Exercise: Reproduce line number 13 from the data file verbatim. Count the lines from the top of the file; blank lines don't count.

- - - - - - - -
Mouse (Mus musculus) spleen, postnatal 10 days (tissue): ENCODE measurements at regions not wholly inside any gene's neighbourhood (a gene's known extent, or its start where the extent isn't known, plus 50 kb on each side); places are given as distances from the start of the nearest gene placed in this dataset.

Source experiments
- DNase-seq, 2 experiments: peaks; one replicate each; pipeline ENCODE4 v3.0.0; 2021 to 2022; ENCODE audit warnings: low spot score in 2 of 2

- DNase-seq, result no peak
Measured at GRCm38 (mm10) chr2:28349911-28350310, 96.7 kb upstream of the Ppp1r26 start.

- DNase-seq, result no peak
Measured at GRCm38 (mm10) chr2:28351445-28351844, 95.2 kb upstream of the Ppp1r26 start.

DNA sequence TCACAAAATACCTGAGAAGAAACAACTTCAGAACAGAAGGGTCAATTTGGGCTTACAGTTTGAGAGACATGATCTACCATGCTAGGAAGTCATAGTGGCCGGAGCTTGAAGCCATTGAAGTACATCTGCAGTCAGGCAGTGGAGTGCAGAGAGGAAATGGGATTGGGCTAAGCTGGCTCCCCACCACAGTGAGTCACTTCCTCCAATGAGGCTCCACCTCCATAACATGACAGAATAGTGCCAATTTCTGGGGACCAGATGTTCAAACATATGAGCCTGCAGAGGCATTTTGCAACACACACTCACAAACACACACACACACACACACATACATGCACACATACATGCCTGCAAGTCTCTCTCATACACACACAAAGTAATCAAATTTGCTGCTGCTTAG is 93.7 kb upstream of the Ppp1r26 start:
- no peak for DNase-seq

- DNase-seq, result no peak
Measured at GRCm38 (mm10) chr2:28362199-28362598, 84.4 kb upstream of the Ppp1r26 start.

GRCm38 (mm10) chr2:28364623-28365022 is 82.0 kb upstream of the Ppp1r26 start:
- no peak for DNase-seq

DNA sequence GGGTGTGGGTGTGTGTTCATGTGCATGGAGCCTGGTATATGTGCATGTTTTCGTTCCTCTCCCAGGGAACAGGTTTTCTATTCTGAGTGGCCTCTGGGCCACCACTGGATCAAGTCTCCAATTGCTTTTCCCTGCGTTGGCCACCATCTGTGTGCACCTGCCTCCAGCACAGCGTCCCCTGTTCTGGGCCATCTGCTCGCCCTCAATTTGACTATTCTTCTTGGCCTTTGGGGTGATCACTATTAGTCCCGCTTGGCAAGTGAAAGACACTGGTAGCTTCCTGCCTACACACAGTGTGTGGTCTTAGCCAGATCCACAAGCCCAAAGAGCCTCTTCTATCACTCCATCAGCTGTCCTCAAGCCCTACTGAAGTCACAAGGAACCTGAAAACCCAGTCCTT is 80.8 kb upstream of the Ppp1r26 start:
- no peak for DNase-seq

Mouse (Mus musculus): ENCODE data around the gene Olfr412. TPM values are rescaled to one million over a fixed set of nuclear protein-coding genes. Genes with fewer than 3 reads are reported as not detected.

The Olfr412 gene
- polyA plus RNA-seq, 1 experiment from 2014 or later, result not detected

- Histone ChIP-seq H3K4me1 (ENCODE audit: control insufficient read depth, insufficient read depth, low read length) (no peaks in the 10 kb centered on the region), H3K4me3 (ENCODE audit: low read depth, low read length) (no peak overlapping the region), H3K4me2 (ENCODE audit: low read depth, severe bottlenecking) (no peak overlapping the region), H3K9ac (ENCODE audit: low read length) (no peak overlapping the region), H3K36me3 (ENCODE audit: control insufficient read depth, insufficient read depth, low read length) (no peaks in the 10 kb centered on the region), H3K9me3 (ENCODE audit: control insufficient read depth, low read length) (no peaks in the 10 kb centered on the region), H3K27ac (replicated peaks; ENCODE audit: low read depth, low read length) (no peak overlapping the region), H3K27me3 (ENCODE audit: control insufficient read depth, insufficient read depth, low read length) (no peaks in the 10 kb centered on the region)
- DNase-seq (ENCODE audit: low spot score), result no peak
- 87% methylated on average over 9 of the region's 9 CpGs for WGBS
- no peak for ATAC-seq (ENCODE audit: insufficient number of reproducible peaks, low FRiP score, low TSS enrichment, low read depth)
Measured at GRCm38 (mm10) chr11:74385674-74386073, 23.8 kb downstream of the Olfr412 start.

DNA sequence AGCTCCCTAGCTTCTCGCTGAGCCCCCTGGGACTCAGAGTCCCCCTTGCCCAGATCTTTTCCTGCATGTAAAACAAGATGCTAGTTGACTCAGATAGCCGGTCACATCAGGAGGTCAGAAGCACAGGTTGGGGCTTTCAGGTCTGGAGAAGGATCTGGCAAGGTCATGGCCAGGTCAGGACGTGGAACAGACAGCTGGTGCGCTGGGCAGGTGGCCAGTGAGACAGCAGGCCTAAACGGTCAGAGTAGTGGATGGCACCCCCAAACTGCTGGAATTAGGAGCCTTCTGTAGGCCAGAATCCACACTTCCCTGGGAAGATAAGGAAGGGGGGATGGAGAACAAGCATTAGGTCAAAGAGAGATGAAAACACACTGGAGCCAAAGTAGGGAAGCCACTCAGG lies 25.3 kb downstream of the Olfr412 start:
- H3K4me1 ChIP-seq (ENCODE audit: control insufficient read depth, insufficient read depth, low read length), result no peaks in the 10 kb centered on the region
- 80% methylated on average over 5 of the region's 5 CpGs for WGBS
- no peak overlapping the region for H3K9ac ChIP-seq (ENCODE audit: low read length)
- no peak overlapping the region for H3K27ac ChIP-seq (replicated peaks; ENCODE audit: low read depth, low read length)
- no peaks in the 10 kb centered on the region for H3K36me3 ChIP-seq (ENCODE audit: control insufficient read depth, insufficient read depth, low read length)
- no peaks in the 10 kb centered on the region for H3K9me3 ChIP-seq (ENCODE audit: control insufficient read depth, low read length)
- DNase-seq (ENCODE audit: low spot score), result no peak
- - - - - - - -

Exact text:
- no peak for DNase-seq